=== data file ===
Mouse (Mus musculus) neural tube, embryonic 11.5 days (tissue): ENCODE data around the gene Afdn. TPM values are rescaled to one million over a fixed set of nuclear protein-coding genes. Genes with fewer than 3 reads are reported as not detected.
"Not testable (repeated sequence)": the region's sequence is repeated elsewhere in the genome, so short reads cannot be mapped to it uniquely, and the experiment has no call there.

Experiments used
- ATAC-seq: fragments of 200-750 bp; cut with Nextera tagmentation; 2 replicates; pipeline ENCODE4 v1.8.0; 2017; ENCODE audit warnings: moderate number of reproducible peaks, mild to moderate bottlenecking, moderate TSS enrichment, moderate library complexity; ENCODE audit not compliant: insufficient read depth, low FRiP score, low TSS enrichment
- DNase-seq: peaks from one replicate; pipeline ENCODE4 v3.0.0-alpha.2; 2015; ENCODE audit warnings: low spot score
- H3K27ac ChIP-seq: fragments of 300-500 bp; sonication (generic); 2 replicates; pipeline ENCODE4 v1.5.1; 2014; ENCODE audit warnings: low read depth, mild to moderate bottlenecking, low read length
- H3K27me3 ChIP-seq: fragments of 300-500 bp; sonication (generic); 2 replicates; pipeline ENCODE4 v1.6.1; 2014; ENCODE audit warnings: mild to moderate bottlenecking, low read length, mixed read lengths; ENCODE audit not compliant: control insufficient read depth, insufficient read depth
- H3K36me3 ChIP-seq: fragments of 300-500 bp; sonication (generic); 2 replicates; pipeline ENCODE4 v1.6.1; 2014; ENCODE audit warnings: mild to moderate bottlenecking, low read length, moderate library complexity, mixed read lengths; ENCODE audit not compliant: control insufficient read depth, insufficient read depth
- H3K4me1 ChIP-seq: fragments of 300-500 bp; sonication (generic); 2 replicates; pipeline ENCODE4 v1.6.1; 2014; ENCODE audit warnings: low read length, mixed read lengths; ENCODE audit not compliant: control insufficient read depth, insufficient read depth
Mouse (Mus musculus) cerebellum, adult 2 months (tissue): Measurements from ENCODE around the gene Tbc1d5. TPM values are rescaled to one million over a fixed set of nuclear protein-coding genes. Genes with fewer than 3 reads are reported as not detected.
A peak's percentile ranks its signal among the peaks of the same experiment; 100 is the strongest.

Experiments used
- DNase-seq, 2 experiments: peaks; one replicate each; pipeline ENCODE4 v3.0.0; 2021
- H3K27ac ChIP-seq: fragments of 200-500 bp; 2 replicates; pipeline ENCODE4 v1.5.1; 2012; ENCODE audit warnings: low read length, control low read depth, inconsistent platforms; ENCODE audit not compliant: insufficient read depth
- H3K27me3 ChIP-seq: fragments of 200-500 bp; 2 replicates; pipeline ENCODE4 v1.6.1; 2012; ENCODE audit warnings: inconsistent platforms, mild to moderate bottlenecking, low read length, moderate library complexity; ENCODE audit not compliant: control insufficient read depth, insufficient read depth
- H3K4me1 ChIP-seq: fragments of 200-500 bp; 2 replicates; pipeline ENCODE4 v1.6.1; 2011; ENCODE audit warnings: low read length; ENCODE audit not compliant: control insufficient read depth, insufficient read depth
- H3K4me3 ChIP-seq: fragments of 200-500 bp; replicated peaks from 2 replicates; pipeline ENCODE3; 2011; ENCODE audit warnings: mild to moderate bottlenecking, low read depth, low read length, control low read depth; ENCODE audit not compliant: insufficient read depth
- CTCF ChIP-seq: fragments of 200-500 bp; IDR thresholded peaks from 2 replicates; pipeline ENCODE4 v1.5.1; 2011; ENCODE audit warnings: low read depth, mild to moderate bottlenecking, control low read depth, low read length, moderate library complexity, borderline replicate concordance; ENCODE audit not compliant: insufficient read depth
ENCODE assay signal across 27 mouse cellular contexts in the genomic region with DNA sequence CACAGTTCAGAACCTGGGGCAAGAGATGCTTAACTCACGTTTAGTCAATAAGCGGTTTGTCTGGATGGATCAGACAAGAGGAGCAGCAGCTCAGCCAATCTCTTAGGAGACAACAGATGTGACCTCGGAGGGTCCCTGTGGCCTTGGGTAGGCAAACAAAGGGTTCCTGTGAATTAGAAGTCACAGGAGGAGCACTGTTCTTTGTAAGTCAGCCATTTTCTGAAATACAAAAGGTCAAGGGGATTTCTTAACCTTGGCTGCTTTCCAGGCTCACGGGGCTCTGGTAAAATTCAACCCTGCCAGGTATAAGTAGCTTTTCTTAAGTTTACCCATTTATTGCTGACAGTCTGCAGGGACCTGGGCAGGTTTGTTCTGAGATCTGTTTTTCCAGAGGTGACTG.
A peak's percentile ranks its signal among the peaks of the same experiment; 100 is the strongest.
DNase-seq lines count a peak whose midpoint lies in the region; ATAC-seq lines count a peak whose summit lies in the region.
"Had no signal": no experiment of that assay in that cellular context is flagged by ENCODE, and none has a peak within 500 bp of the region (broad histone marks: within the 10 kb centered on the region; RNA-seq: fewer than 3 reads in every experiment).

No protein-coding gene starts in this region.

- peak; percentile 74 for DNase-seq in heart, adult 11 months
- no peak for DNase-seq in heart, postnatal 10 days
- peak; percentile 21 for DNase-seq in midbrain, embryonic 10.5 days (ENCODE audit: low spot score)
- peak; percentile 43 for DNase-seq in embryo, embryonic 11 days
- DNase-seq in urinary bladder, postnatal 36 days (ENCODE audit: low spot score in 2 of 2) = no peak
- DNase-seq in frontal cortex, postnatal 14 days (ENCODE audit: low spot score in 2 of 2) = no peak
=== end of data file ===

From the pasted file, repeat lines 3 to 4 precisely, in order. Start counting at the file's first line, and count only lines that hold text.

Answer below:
Experiments used
- ATAC-seq: fragments of 200-750 bp; cut with Nextera tagmentation; 2 replicates; pipeline ENCODE4 v1.8.0; 2017; ENCODE audit warnings: moderate number of reproducible peaks, mild to moderate bottlenecking, moderate TSS enrichment, moderate library complexity; ENCODE audit not compliant: insufficient read depth, low FRiP score, low TSS enrichment